A Brief History of Amblecote Holy Trinity Scout Group 1911-2011
Bernard Robert Hewins MBE GSL
Researching the history of the group proved difficult but interesting.
It is probably like many Scout groups, Amblecote began by a few lad’s meeting together to practice skills set out by Lord Baden Powell and published in fortnightly issues called ‘’Scouting for Boys’’. From this simple start the group was born, being run by the clergy of the time, the Reverend Henry Milton Crabbe (1879-
In the Beginning
My history really starts when the group was organised by Rev. H M Crabbe at the end of 1914-1918 war.
By 1920 group camps were being enjoyed by members of the group, and the membership had increased enough to warrant the building of a new headquarters.
In 1921 the group started raising money to build a suitable building.
After several meetings a building was found which was twice the size of the one at the Vicarage (in Vicarage Road), at a cost of £50.
The money raising was started initially by each lad paying on a subscription card to which parent and friends could make contributions. When £20 had been raised it was decided that the Scouts should put on two plays to add to the funds, and a further £10 was raised. Lady Grey (of Enville Hall) then donated £5 which brought the total to £35.
The group had to wait for a while before any more money was forthcoming. The County Commissioner, Lord Hampton, gave a lecture about his experiences in Egypt and Palestine, and, with a concert given by the Guides, the target of £50 was raised and passed. A further donation by Mrs Thompson boosted the funds to over £60.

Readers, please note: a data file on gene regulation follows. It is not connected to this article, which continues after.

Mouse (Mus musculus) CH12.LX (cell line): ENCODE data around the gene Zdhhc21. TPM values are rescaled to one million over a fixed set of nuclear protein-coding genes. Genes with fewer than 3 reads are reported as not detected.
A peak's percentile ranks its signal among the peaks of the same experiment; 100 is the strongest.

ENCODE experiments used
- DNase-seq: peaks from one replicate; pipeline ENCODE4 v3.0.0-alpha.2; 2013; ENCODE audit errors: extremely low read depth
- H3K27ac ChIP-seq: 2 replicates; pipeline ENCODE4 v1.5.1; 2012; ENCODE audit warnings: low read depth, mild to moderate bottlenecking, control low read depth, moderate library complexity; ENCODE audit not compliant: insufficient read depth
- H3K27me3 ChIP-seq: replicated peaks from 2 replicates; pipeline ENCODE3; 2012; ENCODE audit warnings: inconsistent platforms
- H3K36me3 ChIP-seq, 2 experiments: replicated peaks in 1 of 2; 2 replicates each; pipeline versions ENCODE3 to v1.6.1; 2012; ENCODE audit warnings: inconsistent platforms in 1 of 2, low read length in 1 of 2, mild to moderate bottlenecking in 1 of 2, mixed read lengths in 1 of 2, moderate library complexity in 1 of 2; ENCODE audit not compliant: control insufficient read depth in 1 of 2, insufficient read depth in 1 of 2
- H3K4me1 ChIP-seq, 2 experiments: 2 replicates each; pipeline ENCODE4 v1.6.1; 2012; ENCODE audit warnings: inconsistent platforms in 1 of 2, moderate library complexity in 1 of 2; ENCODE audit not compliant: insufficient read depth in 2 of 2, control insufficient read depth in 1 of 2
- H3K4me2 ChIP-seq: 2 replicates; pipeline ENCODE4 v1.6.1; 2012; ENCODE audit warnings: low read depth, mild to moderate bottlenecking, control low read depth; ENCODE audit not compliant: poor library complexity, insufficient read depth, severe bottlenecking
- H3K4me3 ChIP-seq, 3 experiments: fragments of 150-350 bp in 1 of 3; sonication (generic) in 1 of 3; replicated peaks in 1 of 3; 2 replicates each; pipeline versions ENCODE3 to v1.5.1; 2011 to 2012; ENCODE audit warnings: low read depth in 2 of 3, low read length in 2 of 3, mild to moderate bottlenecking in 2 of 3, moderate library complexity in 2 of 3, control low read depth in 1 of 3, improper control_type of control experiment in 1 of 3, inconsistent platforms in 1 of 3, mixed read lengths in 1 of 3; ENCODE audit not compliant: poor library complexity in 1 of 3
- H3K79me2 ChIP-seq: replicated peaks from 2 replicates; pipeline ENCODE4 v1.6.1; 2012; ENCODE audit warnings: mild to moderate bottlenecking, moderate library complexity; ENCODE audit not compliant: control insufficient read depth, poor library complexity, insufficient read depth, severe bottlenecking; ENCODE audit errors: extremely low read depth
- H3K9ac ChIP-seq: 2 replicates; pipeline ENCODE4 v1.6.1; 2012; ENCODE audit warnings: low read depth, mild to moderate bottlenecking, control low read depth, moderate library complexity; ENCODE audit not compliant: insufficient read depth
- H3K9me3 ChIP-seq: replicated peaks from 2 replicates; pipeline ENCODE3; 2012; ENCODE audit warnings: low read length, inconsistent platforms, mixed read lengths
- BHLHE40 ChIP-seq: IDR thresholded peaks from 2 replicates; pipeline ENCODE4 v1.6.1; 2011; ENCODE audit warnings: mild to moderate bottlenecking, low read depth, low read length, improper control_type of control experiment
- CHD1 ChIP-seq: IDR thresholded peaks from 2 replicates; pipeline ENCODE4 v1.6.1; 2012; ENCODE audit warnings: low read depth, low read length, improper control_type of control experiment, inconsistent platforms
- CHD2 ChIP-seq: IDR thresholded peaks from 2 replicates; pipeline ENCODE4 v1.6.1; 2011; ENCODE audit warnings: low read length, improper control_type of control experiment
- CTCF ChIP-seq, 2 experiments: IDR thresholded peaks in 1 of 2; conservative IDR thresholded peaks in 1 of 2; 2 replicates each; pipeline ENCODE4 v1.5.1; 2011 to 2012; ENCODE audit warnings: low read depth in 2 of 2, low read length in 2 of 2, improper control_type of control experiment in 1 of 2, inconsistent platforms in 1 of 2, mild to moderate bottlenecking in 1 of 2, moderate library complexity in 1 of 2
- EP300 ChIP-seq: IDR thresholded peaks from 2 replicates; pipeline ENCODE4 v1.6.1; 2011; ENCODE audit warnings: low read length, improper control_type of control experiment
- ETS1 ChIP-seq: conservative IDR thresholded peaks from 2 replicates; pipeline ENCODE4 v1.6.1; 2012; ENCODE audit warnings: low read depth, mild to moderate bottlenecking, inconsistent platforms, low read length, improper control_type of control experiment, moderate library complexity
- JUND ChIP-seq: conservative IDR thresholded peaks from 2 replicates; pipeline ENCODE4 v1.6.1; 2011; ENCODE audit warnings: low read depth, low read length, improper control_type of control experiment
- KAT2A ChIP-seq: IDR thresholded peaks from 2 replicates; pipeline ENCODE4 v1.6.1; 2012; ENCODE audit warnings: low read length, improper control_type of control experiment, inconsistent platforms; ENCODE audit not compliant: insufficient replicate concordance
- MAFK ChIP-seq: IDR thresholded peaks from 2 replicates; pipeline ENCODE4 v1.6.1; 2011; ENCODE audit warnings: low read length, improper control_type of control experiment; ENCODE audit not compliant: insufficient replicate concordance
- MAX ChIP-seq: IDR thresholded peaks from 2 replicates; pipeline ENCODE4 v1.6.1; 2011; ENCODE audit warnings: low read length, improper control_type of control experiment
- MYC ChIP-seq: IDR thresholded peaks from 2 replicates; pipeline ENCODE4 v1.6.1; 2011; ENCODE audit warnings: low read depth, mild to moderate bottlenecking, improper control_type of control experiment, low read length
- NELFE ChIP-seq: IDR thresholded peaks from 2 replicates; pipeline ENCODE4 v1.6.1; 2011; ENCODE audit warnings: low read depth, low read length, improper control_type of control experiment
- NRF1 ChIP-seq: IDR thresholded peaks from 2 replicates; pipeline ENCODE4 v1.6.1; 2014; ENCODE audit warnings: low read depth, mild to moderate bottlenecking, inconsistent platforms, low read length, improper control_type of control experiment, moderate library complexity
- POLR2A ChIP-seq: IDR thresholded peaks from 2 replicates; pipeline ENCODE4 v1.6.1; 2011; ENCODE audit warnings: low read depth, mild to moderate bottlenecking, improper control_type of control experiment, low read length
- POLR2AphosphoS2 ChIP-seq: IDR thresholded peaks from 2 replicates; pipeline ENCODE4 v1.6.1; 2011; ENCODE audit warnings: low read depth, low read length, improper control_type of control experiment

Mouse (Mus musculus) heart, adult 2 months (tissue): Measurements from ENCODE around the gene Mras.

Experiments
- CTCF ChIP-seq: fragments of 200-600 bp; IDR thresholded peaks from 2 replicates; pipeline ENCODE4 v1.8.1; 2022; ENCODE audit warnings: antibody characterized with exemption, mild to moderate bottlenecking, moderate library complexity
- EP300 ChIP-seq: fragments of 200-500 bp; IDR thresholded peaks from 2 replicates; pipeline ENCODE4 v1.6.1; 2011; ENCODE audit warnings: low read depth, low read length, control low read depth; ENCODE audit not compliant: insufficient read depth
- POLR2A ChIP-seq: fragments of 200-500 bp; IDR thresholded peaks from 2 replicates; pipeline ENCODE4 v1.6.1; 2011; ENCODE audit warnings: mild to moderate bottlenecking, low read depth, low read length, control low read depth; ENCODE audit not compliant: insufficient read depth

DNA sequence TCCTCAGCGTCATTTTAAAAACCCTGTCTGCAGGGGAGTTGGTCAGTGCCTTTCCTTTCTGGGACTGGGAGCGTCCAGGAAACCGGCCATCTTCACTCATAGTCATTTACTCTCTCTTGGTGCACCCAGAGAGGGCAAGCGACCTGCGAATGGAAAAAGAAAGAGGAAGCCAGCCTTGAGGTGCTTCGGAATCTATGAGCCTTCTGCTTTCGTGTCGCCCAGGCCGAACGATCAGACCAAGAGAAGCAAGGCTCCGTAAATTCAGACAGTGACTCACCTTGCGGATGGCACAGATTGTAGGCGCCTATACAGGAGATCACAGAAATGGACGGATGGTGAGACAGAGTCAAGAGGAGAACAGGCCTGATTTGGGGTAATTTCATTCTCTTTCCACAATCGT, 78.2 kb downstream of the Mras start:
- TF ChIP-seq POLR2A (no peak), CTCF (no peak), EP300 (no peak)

At this point it was decided to go for a larger building of 60ft x 20ft at a cost of £85 (this building stood where the shop in Vicarage Road above the hospital now stands). With the building fund well on target, the group was enjoying camps and sporting activities, so, from a few lads forming the Lion Patrol and meeting at Thomas Webb Glassworks, Holy Trinity Scouts were now a thriving group.
The group continued to progress, and by 1936, when Rev. H M Crabbe left, moving to Temple Balsall, the troop and Cub pack were well established. Little has been said about the pack, yet the Cub pack is very important for the grounding of all good Scouts.
In the early days this valuable work was carried out by Lady Cub Leaders, Akala Miss D Hinds, assisted by Miss R Levi. In 1936 our old friend Tom Chance had taken over the pack assisted by Victor Gill and G Gibson. However, war again made things look bleak. R Shotten and H Watson kept things going with help from C Leyland and E M Ashford because, V Gill, Scoutmaster G Wilkinson and A Chance were in uniform along with many of the older Scouts.